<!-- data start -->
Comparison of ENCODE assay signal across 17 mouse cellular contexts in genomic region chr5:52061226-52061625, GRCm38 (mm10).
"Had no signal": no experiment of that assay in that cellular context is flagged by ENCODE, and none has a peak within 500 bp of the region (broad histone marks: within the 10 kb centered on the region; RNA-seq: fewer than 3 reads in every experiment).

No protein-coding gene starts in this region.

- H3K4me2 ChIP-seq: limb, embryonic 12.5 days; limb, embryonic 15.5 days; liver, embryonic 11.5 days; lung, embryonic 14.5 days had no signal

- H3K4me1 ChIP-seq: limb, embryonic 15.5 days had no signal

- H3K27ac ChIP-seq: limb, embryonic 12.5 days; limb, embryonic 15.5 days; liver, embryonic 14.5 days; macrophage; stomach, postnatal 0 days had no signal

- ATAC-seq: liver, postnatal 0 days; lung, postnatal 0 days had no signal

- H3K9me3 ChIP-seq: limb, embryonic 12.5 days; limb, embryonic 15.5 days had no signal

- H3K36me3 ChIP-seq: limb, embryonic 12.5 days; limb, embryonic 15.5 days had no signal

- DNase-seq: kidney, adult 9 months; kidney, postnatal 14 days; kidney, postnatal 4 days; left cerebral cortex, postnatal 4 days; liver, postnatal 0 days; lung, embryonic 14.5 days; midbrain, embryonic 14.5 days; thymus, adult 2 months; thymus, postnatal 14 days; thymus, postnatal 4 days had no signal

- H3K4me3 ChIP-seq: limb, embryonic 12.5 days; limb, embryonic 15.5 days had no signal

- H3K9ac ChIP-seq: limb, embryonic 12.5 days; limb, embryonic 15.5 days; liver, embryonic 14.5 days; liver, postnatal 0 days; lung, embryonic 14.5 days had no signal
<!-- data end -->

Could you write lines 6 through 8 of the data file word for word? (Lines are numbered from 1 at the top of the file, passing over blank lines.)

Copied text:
- H3K27ac ChIP-seq: limb, embryonic 12.5 days; limb, embryonic 15.5 days; liver, embryonic 14.5 days; macrophage; stomach, postnatal 0 days had no signal

- ATAC-seq: liver, postnatal 0 days; lung, postnatal 0 days had no signal

- H3K9me3 ChIP-seq: limb, embryonic 12.5 days; limb, embryonic 15.5 days had no signal